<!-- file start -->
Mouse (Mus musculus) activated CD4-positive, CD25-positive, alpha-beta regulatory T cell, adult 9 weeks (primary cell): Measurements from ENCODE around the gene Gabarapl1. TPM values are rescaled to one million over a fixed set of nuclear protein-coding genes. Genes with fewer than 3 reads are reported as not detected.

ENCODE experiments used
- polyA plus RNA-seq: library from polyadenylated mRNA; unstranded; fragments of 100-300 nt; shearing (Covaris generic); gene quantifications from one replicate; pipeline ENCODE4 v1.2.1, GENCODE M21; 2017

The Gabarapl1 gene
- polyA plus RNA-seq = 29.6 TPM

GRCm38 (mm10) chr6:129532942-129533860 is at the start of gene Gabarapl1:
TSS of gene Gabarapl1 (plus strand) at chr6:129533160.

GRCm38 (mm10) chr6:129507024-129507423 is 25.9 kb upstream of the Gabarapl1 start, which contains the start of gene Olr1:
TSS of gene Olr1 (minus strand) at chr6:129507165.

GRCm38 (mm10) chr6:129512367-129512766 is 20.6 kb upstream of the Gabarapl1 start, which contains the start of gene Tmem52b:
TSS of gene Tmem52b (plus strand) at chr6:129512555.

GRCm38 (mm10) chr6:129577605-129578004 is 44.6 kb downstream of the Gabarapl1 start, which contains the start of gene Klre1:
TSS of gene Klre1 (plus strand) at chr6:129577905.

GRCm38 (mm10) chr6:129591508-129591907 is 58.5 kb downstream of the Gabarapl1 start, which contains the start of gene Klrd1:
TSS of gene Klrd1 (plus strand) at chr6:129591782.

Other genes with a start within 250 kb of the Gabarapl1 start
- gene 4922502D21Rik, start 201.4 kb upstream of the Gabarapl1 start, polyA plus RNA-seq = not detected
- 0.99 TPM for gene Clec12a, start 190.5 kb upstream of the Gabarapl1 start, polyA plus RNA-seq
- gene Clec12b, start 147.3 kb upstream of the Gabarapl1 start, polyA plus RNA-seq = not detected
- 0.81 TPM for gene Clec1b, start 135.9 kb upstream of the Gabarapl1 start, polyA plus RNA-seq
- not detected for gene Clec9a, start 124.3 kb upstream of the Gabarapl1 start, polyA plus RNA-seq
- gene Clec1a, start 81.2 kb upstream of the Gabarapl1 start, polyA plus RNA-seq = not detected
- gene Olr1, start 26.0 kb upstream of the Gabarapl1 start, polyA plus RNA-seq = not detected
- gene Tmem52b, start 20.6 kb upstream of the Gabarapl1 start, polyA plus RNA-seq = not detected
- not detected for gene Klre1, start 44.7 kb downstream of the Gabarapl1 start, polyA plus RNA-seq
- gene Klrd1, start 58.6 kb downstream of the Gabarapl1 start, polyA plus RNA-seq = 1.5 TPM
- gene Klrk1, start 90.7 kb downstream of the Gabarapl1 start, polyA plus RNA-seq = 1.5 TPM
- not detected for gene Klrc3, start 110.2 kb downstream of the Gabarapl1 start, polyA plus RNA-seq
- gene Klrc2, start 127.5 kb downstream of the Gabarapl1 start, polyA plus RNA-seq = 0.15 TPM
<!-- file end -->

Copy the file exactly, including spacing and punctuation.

Mouse (Mus musculus) activated CD4-positive, CD25-positive, alpha-beta regulatory T cell, adult 9 weeks (primary cell): Measurements from ENCODE around the gene Gabarapl1. TPM values are rescaled to one million over a fixed set of nuclear protein-coding genes. Genes with fewer than 3 reads are reported as not detected.

ENCODE experiments used
- polyA plus RNA-seq: library from polyadenylated mRNA; unstranded; fragments of 100-300 nt; shearing (Covaris generic); gene quantifications from one replicate; pipeline ENCODE4 v1.2.1, GENCODE M21; 2017

The Gabarapl1 gene
- polyA plus RNA-seq = 29.6 TPM

GRCm38 (mm10) chr6:129532942-129533860 is at the start of gene Gabarapl1:
TSS of gene Gabarapl1 (plus strand) at chr6:129533160.

GRCm38 (mm10) chr6:129507024-129507423 is 25.9 kb upstream of the Gabarapl1 start, which contains the start of gene Olr1:
TSS of gene Olr1 (minus strand) at chr6:129507165.

GRCm38 (mm10) chr6:129512367-129512766 is 20.6 kb upstream of the Gabarapl1 start, which contains the start of gene Tmem52b:
TSS of gene Tmem52b (plus strand) at chr6:129512555.

GRCm38 (mm10) chr6:129577605-129578004 is 44.6 kb downstream of the Gabarapl1 start, which contains the start of gene Klre1:
TSS of gene Klre1 (plus strand) at chr6:129577905.

GRCm38 (mm10) chr6:129591508-129591907 is 58.5 kb downstream of the Gabarapl1 start, which contains the start of gene Klrd1:
TSS of gene Klrd1 (plus strand) at chr6:129591782.

Other genes with a start within 250 kb of the Gabarapl1 start
- gene 4922502D21Rik, start 201.4 kb upstream of the Gabarapl1 start, polyA plus RNA-seq = not detected
- 0.99 TPM for gene Clec12a, start 190.5 kb upstream of the Gabarapl1 start, polyA plus RNA-seq
- gene Clec12b, start 147.3 kb upstream of the Gabarapl1 start, polyA plus RNA-seq = not detected
- 0.81 TPM for gene Clec1b, start 135.9 kb upstream of the Gabarapl1 start, polyA plus RNA-seq
- not detected for gene Clec9a, start 124.3 kb upstream of the Gabarapl1 start, polyA plus RNA-seq
- gene Clec1a, start 81.2 kb upstream of the Gabarapl1 start, polyA plus RNA-seq = not detected
- gene Olr1, start 26.0 kb upstream of the Gabarapl1 start, polyA plus RNA-seq = not detected
- gene Tmem52b, start 20.6 kb upstream of the Gabarapl1 start, polyA plus RNA-seq = not detected
- not detected for gene Klre1, start 44.7 kb downstream of the Gabarapl1 start, polyA plus RNA-seq
- gene Klrd1, start 58.6 kb downstream of the Gabarapl1 start, polyA plus RNA-seq = 1.5 TPM
- gene Klrk1, start 90.7 kb downstream of the Gabarapl1 start, polyA plus RNA-seq = 1.5 TPM
- not detected for gene Klrc3, start 110.2 kb downstream of the Gabarapl1 start, polyA plus RNA-seq
- gene Klrc2, start 127.5 kb downstream of the Gabarapl1 start, polyA plus RNA-seq = 0.15 TPM